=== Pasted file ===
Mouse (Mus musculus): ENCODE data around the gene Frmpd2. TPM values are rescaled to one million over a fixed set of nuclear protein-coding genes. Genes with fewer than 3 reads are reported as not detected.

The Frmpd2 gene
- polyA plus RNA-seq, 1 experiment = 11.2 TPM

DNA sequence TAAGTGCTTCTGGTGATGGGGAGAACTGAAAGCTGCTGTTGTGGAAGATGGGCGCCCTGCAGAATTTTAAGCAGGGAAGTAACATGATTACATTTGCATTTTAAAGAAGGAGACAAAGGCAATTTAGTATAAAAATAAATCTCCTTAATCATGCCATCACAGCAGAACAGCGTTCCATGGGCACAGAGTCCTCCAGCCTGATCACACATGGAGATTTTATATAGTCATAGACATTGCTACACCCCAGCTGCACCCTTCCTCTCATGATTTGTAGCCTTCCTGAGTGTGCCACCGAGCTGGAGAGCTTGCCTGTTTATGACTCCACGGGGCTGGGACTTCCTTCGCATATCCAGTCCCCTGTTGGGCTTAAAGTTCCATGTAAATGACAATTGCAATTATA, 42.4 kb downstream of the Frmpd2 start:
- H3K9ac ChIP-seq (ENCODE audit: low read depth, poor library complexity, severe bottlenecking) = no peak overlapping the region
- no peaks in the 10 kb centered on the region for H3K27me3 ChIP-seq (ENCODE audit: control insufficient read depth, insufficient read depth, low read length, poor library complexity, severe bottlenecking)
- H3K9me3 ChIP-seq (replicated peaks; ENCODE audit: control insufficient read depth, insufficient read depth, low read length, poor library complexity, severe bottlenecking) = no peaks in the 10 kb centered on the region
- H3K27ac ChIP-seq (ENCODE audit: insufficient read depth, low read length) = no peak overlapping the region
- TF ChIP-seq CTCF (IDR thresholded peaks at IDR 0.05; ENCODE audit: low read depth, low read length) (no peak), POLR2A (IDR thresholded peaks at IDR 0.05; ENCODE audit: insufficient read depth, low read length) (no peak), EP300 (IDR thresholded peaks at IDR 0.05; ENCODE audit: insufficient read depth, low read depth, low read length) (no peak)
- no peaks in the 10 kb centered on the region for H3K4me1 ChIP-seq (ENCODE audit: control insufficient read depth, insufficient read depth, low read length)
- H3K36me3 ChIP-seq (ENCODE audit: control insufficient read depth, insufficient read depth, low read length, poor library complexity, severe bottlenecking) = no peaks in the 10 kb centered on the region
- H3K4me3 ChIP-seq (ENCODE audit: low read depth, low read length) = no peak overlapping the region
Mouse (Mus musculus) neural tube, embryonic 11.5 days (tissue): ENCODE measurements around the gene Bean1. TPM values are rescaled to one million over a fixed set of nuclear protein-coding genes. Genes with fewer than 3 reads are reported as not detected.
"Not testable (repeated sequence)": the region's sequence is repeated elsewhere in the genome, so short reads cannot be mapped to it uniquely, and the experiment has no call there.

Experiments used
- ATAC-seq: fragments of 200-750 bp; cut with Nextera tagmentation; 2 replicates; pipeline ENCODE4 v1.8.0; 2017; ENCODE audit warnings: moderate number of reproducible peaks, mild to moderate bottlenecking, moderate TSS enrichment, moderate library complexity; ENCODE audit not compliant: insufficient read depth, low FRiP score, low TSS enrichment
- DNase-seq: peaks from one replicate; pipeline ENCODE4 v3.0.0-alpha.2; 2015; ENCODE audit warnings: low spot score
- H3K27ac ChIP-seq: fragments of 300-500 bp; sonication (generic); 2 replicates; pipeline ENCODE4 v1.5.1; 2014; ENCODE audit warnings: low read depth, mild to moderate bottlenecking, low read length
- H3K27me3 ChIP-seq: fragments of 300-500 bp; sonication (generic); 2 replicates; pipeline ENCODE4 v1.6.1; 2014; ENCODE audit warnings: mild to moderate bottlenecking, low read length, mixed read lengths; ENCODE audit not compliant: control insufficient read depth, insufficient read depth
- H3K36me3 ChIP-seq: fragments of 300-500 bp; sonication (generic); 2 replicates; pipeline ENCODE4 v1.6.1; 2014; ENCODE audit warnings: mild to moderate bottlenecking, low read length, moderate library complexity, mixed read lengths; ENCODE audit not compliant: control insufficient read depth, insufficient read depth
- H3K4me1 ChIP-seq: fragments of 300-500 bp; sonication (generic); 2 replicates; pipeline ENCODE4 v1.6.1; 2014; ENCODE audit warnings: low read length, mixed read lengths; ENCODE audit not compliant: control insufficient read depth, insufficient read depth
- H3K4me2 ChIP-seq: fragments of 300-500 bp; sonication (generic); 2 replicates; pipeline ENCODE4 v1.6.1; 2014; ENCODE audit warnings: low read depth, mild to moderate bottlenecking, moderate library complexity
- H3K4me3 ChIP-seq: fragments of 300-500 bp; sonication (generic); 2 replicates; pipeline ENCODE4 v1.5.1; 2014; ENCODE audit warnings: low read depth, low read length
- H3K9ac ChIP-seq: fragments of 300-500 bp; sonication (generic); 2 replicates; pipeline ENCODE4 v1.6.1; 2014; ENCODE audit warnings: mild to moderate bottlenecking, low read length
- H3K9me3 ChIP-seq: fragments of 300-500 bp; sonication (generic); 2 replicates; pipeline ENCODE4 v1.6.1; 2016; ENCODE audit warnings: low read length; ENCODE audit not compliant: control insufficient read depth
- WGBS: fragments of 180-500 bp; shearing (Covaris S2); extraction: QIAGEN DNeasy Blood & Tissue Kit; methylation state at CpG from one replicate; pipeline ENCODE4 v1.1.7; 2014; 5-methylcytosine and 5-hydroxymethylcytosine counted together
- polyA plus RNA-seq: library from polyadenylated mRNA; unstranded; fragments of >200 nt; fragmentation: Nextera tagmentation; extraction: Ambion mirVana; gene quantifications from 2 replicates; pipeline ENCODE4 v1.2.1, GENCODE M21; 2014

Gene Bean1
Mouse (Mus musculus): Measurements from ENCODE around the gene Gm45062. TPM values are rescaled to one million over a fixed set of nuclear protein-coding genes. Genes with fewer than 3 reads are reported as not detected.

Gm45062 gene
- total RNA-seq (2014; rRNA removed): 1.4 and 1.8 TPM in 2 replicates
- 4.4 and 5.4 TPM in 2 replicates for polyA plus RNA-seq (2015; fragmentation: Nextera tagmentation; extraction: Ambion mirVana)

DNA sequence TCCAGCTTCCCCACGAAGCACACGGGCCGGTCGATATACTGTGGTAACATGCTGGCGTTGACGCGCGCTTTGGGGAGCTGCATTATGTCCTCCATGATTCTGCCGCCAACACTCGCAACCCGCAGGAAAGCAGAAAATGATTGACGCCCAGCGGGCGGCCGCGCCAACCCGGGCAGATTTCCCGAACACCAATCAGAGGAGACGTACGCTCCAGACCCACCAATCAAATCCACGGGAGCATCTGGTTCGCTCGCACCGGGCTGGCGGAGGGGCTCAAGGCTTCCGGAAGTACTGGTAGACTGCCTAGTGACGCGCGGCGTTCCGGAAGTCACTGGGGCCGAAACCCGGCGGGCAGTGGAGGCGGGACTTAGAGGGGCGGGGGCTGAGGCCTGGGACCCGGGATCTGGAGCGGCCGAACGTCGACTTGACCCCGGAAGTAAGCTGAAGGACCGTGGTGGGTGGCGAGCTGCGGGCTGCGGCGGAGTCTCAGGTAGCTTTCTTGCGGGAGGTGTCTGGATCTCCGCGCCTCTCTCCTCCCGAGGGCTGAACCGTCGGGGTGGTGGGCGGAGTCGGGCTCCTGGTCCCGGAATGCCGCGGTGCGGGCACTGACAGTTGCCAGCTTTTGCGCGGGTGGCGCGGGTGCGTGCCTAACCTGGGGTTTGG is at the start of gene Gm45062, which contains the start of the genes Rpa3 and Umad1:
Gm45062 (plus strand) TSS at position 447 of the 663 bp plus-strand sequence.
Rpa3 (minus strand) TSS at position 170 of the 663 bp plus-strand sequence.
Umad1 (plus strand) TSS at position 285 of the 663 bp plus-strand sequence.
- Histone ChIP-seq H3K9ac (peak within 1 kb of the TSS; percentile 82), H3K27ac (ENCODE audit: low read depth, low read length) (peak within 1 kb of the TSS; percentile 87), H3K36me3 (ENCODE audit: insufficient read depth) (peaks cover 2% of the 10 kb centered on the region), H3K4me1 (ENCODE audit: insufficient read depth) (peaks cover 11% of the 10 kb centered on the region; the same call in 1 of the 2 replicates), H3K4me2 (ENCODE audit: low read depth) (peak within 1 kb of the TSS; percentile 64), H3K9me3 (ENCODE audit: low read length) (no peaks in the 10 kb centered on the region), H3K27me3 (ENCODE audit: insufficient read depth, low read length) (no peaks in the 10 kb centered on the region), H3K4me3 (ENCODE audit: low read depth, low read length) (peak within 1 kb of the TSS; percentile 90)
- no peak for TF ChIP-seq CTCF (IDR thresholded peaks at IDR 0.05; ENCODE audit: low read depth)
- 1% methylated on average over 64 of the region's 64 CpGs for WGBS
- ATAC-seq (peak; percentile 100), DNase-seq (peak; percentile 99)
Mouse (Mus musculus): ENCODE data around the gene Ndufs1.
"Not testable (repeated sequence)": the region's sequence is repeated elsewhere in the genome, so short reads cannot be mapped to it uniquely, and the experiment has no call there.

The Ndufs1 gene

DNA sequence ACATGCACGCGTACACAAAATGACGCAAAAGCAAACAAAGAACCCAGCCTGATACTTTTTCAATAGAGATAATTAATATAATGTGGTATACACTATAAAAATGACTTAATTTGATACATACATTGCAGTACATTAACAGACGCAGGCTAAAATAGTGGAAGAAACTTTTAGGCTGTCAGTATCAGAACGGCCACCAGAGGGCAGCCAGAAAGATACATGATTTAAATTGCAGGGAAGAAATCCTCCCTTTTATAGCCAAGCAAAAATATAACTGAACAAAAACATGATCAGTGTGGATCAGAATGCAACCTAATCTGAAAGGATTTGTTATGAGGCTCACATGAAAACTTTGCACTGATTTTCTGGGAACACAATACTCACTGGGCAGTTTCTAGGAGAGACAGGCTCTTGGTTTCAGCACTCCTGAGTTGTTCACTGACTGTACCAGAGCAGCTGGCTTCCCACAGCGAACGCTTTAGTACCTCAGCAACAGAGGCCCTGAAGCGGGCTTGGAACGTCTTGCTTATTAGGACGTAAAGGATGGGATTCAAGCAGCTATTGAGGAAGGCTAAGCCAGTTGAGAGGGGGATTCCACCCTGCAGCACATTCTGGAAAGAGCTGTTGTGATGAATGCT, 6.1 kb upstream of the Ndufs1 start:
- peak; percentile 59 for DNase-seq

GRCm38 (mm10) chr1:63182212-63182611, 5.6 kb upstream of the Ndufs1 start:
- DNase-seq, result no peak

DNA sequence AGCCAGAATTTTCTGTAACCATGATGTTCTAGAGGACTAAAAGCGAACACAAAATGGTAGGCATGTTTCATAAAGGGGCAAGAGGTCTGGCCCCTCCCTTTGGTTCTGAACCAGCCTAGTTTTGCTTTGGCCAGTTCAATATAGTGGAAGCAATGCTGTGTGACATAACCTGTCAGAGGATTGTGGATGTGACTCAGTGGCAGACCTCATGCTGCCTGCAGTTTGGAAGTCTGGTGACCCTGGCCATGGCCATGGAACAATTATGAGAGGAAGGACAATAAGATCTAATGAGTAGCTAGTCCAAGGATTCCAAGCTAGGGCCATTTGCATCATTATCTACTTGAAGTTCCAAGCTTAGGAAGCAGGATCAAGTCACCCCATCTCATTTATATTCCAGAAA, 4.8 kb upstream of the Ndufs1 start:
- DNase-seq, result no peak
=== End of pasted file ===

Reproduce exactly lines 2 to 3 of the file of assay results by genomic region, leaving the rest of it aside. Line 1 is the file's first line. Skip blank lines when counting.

The Frmpd2 gene
- polyA plus RNA-seq, 1 experiment = 11.2 TPM